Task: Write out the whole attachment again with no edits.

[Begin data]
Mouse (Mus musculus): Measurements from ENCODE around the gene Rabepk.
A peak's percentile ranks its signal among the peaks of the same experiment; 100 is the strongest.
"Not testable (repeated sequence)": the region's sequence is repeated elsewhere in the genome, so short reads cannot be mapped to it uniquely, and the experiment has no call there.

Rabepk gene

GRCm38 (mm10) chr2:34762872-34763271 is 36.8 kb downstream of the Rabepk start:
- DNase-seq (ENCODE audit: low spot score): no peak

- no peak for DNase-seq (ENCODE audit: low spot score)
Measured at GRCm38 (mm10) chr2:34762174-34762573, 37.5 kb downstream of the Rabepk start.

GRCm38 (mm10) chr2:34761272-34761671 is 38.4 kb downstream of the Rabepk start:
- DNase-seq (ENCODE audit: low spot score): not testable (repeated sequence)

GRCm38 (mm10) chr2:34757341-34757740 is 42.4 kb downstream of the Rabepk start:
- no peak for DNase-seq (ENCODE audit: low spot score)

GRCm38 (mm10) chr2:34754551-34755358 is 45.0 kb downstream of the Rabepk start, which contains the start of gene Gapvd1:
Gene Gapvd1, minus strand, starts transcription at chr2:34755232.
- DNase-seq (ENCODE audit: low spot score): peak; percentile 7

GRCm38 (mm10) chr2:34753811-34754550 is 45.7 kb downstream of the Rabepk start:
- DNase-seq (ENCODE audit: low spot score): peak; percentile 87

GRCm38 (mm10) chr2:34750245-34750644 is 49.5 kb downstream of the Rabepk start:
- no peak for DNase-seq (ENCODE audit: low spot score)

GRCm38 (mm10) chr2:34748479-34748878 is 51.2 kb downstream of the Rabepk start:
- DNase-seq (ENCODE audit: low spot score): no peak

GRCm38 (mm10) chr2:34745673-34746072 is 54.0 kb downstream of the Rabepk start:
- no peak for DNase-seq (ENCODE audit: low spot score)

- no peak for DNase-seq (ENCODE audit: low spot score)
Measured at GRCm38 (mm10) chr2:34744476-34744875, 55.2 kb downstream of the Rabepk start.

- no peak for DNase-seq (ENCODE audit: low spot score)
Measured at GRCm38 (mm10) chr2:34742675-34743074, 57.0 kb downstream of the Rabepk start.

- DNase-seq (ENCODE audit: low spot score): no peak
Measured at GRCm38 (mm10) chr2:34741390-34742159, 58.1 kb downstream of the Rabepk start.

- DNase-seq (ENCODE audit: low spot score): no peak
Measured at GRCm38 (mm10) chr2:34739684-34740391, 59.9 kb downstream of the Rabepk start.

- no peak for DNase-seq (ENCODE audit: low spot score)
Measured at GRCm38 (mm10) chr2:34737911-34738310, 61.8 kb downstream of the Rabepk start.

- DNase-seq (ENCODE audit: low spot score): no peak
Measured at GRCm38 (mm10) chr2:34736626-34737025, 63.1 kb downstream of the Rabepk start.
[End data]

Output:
Mouse (Mus musculus): Measurements from ENCODE around the gene Rabepk.
A peak's percentile ranks its signal among the peaks of the same experiment; 100 is the strongest.
"Not testable (repeated sequence)": the region's sequence is repeated elsewhere in the genome, so short reads cannot be mapped to it uniquely, and the experiment has no call there.

Rabepk gene

GRCm38 (mm10) chr2:34762872-34763271 is 36.8 kb downstream of the Rabepk start:
- DNase-seq (ENCODE audit: low spot score): no peak

- no peak for DNase-seq (ENCODE audit: low spot score)
Measured at GRCm38 (mm10) chr2:34762174-34762573, 37.5 kb downstream of the Rabepk start.

GRCm38 (mm10) chr2:34761272-34761671 is 38.4 kb downstream of the Rabepk start:
- DNase-seq (ENCODE audit: low spot score): not testable (repeated sequence)

GRCm38 (mm10) chr2:34757341-34757740 is 42.4 kb downstream of the Rabepk start:
- no peak for DNase-seq (ENCODE audit: low spot score)

GRCm38 (mm10) chr2:34754551-34755358 is 45.0 kb downstream of the Rabepk start, which contains the start of gene Gapvd1:
Gene Gapvd1, minus strand, starts transcription at chr2:34755232.
- DNase-seq (ENCODE audit: low spot score): peak; percentile 7

GRCm38 (mm10) chr2:34753811-34754550 is 45.7 kb downstream of the Rabepk start:
- DNase-seq (ENCODE audit: low spot score): peak; percentile 87

GRCm38 (mm10) chr2:34750245-34750644 is 49.5 kb downstream of the Rabepk start:
- no peak for DNase-seq (ENCODE audit: low spot score)

GRCm38 (mm10) chr2:34748479-34748878 is 51.2 kb downstream of the Rabepk start:
- DNase-seq (ENCODE audit: low spot score): no peak

GRCm38 (mm10) chr2:34745673-34746072 is 54.0 kb downstream of the Rabepk start:
- no peak for DNase-seq (ENCODE audit: low spot score)

- no peak for DNase-seq (ENCODE audit: low spot score)
Measured at GRCm38 (mm10) chr2:34744476-34744875, 55.2 kb downstream of the Rabepk start.

- no peak for DNase-seq (ENCODE audit: low spot score)
Measured at GRCm38 (mm10) chr2:34742675-34743074, 57.0 kb downstream of the Rabepk start.

- DNase-seq (ENCODE audit: low spot score): no peak
Measured at GRCm38 (mm10) chr2:34741390-34742159, 58.1 kb downstream of the Rabepk start.

- DNase-seq (ENCODE audit: low spot score): no peak
Measured at GRCm38 (mm10) chr2:34739684-34740391, 59.9 kb downstream of the Rabepk start.

- no peak for DNase-seq (ENCODE audit: low spot score)
Measured at GRCm38 (mm10) chr2:34737911-34738310, 61.8 kb downstream of the Rabepk start.

- DNase-seq (ENCODE audit: low spot score): no peak
Measured at GRCm38 (mm10) chr2:34736626-34737025, 63.1 kb downstream of the Rabepk start.